See that man on the left there? Yeah, him. Father Christmas. Well, I met him yesterday. I did…… I know that’s what I thought too – but it turns out he is real and lives on an industrial estate in Kent. Well, that’s underplaying it somewhat. His home is Lapland UK – a multi-million pound, snow-strewn Santa’s Grotto, about half an hour south of Tunbridge Wells (the place where all the outraged letters come from). It opens for a month every year before Christmas and costs about £60 a person (no kiddy discounts here) and although my tickets were free through my husband’s work, I will try to be objective about whether a four hour experience is worth potentially blowing the whole Christmas budget on.
My children are three and five and very much believe in Father Christmas in such a cute, earnest way, that it makes me went to press pause forever. The day they stop believing, will be the day that frankly they can find a new mum. Not being able to use Santa as a threat against bad behaviour from September onwards would kill me.
The Lapland UK experience (I know, I hate that word too. These days everything has to be an experience. Suggestions for a less irritating noun are welcome) begins with a personalised invite through the post for each child. My 5yo slept with hers under her pillow for a week. She couldn’t believe her “luck” at being asked. It was like she had won a Willy Wonka golden ticket.
It took about 90 minutes to drive to Lapland UK from West London and once parked, you pretty much go straight through to a gatehouse manned by a couple of elves/out of work actors. At this point there are about 50-odd of you and all the children are given passports with stamps to collect through the day for various activities. After an elfin performance worthy of panto, the group split and half go to Santa’s workshop to make toys and the others to Mother Christmas’s kitchen to decorate gingerbread. Then you swap over. It is very slickly organised. The kids loved it and there was none of that tawdriness or forced jollity you some times get with group events. However, this is no place for cynicism and if any grown-ups try to opt out of the communal singalongs, they will be singled out for a solo. As a man called Nick in my group, can testify.
That takes up about an hour and a half and then you go outside into a winter wonderland for 90 minutes free time. There is a big European-kind of square with snow-clad trees (from the same special effects team that do the Bond films), a small-ish ice rink, a mulled wine stand, and a really delicious sausage stall courtesy of Banger Bros. We all had hot dogs with crispy onions, twice-fried chips and oodles of mayonnaise. It was also – at £3-4 a sausage – not a mega rip-off. In fact once inside, I didn’t feel mega-fleeced, although I begrudged paying £2 for parking and £10 for a photo with Santa – surely those should have been included in the entrance fee? It is Christmas after all.
Luckily for us it was one of those crisp winter, blue-sky kind of days and we happily mooched around outside from stall to stall. Had it been raining, I think it would have been pretty miserable. There were even real huskies to pet and a little post office, where you could write a letter to Santa. But by far the best bit was obviously meeting the man himself. Each family is taken by an elf through a maze of snow-covered Christmas trees to Father Christmas’s log cabin. There are ice skates and snow shoes hung outside and inside sits possibly the finest looking Santa I have ever seen. His robes are rich red, his beard cumulus-luxuriant and there is not a whiff of stale sherry on his breath. He knows my children’s names and what their pets are called. He even knows that one of our cats has seven toes (Well 28 all in. This is actually quite common – the official name is polydactyl). Obviously, this all came via me, but the children are blown away and wonder if he perhaps chatted to the cats when he came down the chimney last year. Like I say, indescribably sweet. Then you are given a very good quality (and frankly, it’d have to be given the entrance fee) furry husky to take home. A toy one that is.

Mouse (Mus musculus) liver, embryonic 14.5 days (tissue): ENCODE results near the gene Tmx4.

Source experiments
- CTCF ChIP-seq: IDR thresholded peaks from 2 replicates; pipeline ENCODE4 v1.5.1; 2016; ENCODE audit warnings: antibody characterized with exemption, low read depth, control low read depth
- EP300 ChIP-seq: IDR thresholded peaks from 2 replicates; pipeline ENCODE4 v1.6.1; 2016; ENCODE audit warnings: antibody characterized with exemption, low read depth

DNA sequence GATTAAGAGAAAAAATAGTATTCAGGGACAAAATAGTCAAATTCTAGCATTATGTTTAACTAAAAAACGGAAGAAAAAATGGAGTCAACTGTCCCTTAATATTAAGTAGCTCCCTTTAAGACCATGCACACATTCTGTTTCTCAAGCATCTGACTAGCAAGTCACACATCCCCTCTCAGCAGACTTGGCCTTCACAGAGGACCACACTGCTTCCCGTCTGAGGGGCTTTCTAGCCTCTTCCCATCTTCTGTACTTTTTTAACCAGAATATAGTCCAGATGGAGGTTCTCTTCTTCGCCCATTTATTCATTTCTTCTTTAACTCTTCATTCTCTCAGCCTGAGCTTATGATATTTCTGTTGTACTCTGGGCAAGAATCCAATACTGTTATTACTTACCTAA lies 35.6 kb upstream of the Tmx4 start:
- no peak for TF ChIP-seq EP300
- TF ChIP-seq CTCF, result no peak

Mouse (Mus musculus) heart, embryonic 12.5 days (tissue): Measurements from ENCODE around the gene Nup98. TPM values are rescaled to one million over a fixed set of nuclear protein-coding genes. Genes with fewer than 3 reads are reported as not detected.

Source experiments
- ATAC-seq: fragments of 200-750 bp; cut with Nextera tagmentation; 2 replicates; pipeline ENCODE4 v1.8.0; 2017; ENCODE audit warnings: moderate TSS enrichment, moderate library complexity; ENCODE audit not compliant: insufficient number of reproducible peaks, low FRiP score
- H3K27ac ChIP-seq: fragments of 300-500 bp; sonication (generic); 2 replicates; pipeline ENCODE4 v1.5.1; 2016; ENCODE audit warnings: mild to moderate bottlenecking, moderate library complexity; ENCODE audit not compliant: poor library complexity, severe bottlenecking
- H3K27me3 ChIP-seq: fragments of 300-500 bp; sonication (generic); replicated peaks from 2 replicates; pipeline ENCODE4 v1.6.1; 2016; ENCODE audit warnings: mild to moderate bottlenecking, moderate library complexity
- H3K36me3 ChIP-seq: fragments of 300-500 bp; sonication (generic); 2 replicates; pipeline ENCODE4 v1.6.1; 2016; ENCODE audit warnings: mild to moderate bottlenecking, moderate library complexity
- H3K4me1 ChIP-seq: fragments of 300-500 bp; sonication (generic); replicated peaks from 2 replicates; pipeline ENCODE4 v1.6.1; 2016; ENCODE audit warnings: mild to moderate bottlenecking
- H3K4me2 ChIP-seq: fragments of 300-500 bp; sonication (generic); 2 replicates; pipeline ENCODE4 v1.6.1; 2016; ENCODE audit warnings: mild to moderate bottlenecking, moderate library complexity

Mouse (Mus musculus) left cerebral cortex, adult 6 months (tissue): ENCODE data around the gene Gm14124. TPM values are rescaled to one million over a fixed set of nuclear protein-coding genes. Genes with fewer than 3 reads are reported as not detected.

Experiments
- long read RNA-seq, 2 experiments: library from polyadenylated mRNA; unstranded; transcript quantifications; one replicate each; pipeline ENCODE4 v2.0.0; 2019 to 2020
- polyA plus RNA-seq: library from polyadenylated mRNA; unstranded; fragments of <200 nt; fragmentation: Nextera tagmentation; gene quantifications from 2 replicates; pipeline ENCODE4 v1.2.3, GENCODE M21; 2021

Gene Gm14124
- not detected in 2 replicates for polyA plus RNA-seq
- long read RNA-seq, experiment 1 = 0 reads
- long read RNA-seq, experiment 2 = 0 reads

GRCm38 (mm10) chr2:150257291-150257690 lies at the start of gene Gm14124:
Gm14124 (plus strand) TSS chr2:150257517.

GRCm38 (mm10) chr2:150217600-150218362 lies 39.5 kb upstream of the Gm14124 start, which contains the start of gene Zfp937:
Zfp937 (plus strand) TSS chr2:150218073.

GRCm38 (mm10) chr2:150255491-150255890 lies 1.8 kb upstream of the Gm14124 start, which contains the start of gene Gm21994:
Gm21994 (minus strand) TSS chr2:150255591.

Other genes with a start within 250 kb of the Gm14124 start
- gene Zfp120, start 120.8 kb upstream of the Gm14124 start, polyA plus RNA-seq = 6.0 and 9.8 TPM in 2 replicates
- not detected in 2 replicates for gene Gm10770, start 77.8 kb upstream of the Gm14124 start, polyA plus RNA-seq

So all in all, a pretty special day for the girls, which made it a pretty special day for us too. I don’t think I gritted my teeth once which on a family day out is pretty rare for me.
So the billion dollar question, well the £240 one, would I pay to do it again? We had a great day and I am sure my children will cherish the memories until they are old enough to know better. But it is an awful lot of money, so if you’re loaded and won’t really notice it, then you’ll have a ball. But if it would make the difference between a good January and a bad one, I’d do yourself a favour and just visit your local Santa and ice rink instead. The children won’t miss something they don’t know exists. - Lucy
Claire (Lucy’s sister) says: “It sounds amazing. I think if I ever go it will be when the children are older (they’re 2 and 4) because I want them to appreciate and remember every second, because it really will be a once in a life time opportunity. Also, if I wait a bit I may be considerably richer than I am now…well, here’s hoping!”